Mic Check: Options For Live Sound
There is no one microphone that fits every application. Understanding the trade offs between different types of microphones is the first step in choosing the best option for your event. So ask the following questions whenever considering which microphone(s) to use.
Is there a lot of environmental or ambient noise?
Will the microphone be stationery?
Does the user need both hands to be free?
Will the microphone be passed to other people?
Would a microphone cable create a tripping hazard?
Is it okay if the microphone is visible and present in pictures or video?
There are a number of different microphone styles and technologies out there, but this article will focus on the three most commonly used microphone systems in live sound applications; lavalier, wireless handheld and wired handheld microphones. Below is a quick comparison of these three types of microphones against five criteria.
Often called lapel mics as they are usually attached to suit jacket lapels during use, lavalier microphones have become increasingly popular at wedding ceremonies and interactive presentations for their discrete profile and hands-free operation. Lavalier microphone systems are comprised of three components:
Lavalier microphone - contains a small microphone, clip and cable that connects to the wireless transmitter. The microphone is clipped to the user's clothing close enough to their mouth that their voice can be picked up clearly.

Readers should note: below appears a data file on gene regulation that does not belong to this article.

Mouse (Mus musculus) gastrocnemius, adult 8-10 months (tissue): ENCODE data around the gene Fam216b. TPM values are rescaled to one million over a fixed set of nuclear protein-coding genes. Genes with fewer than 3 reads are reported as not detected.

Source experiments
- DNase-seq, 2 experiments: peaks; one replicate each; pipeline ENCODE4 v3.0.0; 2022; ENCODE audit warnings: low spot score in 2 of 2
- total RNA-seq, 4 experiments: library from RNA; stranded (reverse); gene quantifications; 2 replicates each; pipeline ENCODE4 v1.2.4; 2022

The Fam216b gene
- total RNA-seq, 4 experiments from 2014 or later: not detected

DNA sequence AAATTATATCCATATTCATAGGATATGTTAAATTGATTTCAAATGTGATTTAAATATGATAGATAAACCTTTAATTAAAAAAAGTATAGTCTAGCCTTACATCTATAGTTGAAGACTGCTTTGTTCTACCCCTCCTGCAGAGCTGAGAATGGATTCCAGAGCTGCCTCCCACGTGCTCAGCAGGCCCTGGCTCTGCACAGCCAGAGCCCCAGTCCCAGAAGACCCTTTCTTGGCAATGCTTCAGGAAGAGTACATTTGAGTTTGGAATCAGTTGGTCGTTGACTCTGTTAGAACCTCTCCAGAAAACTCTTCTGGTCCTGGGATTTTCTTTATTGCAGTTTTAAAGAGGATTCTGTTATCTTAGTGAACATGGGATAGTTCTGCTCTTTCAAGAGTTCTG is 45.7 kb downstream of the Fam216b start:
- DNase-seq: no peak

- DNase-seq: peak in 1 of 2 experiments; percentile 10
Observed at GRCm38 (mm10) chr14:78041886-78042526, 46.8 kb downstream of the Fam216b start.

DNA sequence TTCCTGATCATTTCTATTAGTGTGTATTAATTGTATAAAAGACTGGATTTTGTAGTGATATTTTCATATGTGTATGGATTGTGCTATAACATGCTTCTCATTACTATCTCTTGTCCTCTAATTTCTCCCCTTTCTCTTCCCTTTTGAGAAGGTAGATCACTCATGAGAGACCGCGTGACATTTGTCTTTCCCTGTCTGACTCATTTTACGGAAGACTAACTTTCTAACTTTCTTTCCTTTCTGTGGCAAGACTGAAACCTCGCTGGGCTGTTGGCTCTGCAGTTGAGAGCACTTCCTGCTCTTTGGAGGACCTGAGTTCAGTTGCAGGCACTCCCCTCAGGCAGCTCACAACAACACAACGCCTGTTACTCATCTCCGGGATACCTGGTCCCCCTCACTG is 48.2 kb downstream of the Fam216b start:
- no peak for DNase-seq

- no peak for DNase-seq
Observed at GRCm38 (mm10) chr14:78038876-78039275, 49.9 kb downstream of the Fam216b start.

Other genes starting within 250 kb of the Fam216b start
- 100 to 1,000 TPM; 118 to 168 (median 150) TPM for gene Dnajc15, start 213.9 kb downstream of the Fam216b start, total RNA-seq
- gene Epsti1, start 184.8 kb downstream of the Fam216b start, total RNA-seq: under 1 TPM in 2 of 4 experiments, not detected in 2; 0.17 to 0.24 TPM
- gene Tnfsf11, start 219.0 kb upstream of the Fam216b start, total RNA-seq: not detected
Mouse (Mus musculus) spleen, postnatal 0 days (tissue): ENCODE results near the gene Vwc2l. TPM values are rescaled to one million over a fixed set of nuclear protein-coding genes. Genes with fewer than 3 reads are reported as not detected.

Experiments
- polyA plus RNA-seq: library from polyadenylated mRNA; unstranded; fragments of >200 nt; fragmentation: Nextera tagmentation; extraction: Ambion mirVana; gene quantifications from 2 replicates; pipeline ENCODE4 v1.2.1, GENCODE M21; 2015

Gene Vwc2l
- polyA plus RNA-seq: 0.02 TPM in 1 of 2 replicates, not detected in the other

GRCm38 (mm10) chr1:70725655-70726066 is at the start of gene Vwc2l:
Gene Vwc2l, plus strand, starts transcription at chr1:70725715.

Wireless transmitter - also known as a bodypack, this device takes the signal from the lavalier mic and sends to the wireless receiver. Can be easily concealed in a pocket and most come with a belt clip that allows it to be worn at the waist.
Wireless receiver - picks up the audio signal from the transmitter and allows for it to be sent to a mixer or speakers.
Since the microphones typically used in lavalier systems are omnidirectional in nature, because the user is not speaking directly into the microphone, these systems are best suited for indoor events or events that have little to no environmental and ambient noise. The user wants both of their hands to be free and they may wish to walk around. These are also the microphone of choice when discrete equipment optics are a priority. Lavalier mics look the best in pictures too because they are barely noticeable.
User has both hands available
Barely visible to guests and in photographs
Minimal training required
Great for nervous or fidgety speakers
Body and clothing friction sounds picked up by mic
More sensitive to environmental and ambient noise
Mic cannot be easily passed to multiple speakers
Requires more extensive live sound monitoring
Risk of wireless signal interference
Similar to a lavalier microphone system, a wireless handheld system contains only two components with the microphone and wireless transmitter combined together in the same device.